Ann Spiers

Vashon Island, WA

Ann Spiers’ inspiration includes both sides of the Cascades. Her great grandmother settled on the Little Spokane River; her grandfather whaled out of Westport; her grandmother taught  in one-room schoolhouses; her mother fled from Montesano to Seattle in WWII to avoid marrying a stump rancher; her father spent the war as a radioman off the Aleutians. Ann fled Seattle’s Capitol Hill to love a geologist and hike the Cascade volcanoes, surviving Mt St. Helens’ eruption and memorizing Mt. Rainier; raised two boys down Vashon Island’s Bunker Trail in a beach cabin; and honored as Vashon’s inaugural Poet Laureate.

Ann Spiers

sun, thin garden
I remember

peas in a pod
my dad’s garden
I crack the pod
one pea imperfect
a green worm
pokes out its head
black pin-pricks for eyes

the pea is tastier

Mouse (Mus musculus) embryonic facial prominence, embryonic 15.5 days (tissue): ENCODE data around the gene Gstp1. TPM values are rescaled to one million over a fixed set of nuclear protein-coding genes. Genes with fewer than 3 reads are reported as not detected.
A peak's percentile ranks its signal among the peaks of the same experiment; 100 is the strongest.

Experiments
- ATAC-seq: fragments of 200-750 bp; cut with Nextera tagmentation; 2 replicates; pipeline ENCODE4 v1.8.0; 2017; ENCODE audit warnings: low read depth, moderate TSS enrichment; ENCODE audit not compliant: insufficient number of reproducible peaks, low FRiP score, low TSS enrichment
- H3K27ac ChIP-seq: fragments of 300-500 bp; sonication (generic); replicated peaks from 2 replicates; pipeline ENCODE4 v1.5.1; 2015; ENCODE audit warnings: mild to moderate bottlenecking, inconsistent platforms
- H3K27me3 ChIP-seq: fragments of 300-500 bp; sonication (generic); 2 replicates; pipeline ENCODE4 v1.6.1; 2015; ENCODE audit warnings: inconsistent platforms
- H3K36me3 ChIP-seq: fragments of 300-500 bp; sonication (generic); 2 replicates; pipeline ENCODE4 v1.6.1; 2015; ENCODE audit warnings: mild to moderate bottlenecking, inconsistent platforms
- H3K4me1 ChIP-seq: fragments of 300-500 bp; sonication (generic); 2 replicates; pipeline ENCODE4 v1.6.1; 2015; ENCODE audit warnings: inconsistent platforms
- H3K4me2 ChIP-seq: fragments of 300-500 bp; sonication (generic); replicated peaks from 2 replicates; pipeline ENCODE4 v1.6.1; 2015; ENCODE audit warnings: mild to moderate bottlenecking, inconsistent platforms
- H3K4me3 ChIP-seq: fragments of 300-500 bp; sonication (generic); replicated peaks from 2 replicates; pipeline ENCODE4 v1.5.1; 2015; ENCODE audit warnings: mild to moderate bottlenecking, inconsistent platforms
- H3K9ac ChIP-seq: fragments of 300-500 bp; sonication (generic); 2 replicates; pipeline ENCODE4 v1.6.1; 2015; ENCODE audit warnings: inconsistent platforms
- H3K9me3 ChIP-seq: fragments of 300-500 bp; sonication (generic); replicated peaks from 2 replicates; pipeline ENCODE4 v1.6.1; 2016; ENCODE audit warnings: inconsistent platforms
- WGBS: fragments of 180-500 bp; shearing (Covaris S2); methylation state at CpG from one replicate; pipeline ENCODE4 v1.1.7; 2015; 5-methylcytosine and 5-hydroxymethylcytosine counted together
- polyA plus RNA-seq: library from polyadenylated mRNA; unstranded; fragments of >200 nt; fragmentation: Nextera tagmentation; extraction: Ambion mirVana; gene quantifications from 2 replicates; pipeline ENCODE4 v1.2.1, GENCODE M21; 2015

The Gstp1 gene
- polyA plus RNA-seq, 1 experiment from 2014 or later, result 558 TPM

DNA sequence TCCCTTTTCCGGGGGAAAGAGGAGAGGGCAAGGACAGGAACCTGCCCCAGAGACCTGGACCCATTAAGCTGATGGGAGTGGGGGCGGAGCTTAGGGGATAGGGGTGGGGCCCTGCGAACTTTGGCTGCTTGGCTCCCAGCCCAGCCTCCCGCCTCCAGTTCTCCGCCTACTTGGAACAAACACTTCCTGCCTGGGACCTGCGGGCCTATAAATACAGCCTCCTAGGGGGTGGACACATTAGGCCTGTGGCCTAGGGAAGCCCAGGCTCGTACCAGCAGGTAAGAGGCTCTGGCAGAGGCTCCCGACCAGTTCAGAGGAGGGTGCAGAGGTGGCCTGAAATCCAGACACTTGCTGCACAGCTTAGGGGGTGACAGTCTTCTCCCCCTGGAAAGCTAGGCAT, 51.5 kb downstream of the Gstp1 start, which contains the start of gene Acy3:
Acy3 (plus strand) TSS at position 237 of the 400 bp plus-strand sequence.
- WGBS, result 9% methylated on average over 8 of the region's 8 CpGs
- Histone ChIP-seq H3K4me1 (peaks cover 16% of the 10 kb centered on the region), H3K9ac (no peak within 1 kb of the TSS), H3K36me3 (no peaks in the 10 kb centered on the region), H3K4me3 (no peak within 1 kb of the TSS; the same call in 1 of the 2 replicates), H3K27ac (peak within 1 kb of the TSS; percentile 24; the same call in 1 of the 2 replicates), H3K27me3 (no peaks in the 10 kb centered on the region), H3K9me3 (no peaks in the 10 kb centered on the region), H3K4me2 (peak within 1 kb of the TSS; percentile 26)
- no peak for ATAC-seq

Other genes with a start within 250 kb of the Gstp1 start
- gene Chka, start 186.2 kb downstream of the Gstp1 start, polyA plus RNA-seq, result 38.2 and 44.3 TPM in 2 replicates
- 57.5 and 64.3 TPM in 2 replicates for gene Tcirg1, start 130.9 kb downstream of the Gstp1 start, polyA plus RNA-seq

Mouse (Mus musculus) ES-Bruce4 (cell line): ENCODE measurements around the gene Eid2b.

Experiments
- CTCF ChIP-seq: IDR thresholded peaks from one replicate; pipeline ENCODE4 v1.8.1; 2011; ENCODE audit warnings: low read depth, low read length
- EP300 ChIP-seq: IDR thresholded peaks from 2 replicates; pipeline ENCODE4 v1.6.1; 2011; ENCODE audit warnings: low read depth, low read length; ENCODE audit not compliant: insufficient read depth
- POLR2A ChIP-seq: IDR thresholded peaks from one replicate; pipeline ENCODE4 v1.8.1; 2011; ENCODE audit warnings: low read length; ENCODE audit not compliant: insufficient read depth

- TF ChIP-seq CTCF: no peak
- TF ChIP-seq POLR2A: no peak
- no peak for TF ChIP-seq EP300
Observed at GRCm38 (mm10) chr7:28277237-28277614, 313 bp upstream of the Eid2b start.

given the bad worm
life is swell
what I’ve come to know
free peas grow from a seed
my mother said No good. Wormy

my dad’s climbing roses
yellow orange like skirts
of cha-cha dancers
swirling, lots of clacking
my mom said They go blowsy
roses blossoming untidily

my dad cut a start
stuck its wounded end
into a potato
his mother
did that coming west
this very rose

up my fence here
his rose climbs
petals flat to the sun
insides sticky
bumble bees hot at the pollen
bug and flower free for all.

© 2019 by Cascadia Rising Review

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